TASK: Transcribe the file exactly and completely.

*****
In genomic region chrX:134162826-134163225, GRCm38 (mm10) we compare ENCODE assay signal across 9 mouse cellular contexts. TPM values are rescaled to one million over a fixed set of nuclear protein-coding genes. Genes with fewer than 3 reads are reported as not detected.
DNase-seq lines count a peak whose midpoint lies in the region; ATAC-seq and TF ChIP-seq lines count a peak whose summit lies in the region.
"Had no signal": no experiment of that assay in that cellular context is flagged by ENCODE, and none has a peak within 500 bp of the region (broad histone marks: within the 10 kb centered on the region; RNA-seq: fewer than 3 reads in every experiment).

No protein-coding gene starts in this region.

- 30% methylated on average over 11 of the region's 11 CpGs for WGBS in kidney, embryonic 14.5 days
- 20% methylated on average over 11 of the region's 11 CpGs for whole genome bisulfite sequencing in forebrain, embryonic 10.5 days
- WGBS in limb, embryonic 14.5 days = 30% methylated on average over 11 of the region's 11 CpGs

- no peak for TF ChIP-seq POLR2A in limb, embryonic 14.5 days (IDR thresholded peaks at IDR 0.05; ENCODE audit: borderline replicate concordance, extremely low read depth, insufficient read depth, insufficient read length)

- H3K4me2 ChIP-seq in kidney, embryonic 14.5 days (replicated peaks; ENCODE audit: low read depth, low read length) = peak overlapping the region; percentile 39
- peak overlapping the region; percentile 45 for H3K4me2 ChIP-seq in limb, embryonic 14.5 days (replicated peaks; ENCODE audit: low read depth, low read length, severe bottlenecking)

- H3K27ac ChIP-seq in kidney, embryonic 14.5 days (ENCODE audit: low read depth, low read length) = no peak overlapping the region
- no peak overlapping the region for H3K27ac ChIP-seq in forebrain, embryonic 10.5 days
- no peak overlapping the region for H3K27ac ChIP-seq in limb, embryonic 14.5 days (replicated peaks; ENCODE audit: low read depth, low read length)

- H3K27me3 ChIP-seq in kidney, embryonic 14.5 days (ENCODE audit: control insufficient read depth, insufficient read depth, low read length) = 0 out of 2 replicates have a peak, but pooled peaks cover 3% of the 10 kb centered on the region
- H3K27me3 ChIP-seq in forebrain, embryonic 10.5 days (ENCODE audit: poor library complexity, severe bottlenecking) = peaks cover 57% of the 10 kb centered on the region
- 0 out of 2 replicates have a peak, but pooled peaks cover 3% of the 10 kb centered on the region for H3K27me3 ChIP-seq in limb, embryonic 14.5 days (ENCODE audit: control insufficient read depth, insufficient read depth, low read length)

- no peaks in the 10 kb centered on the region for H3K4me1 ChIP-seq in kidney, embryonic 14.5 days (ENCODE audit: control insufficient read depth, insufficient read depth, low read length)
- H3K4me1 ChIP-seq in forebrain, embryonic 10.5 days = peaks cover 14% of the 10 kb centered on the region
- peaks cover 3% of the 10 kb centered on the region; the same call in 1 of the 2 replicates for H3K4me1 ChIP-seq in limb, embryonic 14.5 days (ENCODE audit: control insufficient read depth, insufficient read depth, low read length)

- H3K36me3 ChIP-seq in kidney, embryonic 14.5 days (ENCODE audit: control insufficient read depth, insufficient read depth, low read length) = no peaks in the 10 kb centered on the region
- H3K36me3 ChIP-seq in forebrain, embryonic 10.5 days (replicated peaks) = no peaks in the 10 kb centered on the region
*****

In genomic region chrX:134162826-134163225, GRCm38 (mm10) we compare ENCODE assay signal across 9 mouse cellular contexts. TPM values are rescaled to one million over a fixed set of nuclear protein-coding genes. Genes with fewer than 3 reads are reported as not detected.
DNase-seq lines count a peak whose midpoint lies in the region; ATAC-seq and TF ChIP-seq lines count a peak whose summit lies in the region.
"Had no signal": no experiment of that assay in that cellular context is flagged by ENCODE, and none has a peak within 500 bp of the region (broad histone marks: within the 10 kb centered on the region; RNA-seq: fewer than 3 reads in every experiment).

No protein-coding gene starts in this region.

- 30% methylated on average over 11 of the region's 11 CpGs for WGBS in kidney, embryonic 14.5 days
- 20% methylated on average over 11 of the region's 11 CpGs for whole genome bisulfite sequencing in forebrain, embryonic 10.5 days
- WGBS in limb, embryonic 14.5 days = 30% methylated on average over 11 of the region's 11 CpGs

- no peak for TF ChIP-seq POLR2A in limb, embryonic 14.5 days (IDR thresholded peaks at IDR 0.05; ENCODE audit: borderline replicate concordance, extremely low read depth, insufficient read depth, insufficient read length)

- H3K4me2 ChIP-seq in kidney, embryonic 14.5 days (replicated peaks; ENCODE audit: low read depth, low read length) = peak overlapping the region; percentile 39
- peak overlapping the region; percentile 45 for H3K4me2 ChIP-seq in limb, embryonic 14.5 days (replicated peaks; ENCODE audit: low read depth, low read length, severe bottlenecking)

- H3K27ac ChIP-seq in kidney, embryonic 14.5 days (ENCODE audit: low read depth, low read length) = no peak overlapping the region
- no peak overlapping the region for H3K27ac ChIP-seq in forebrain, embryonic 10.5 days
- no peak overlapping the region for H3K27ac ChIP-seq in limb, embryonic 14.5 days (replicated peaks; ENCODE audit: low read depth, low read length)

- H3K27me3 ChIP-seq in kidney, embryonic 14.5 days (ENCODE audit: control insufficient read depth, insufficient read depth, low read length) = 0 out of 2 replicates have a peak, but pooled peaks cover 3% of the 10 kb centered on the region
- H3K27me3 ChIP-seq in forebrain, embryonic 10.5 days (ENCODE audit: poor library complexity, severe bottlenecking) = peaks cover 57% of the 10 kb centered on the region
- 0 out of 2 replicates have a peak, but pooled peaks cover 3% of the 10 kb centered on the region for H3K27me3 ChIP-seq in limb, embryonic 14.5 days (ENCODE audit: control insufficient read depth, insufficient read depth, low read length)

- no peaks in the 10 kb centered on the region for H3K4me1 ChIP-seq in kidney, embryonic 14.5 days (ENCODE audit: control insufficient read depth, insufficient read depth, low read length)
- H3K4me1 ChIP-seq in forebrain, embryonic 10.5 days = peaks cover 14% of the 10 kb centered on the region
- peaks cover 3% of the 10 kb centered on the region; the same call in 1 of the 2 replicates for H3K4me1 ChIP-seq in limb, embryonic 14.5 days (ENCODE audit: control insufficient read depth, insufficient read depth, low read length)

- H3K36me3 ChIP-seq in kidney, embryonic 14.5 days (ENCODE audit: control insufficient read depth, insufficient read depth, low read length) = no peaks in the 10 kb centered on the region
- H3K36me3 ChIP-seq in forebrain, embryonic 10.5 days (replicated peaks) = no peaks in the 10 kb centered on the region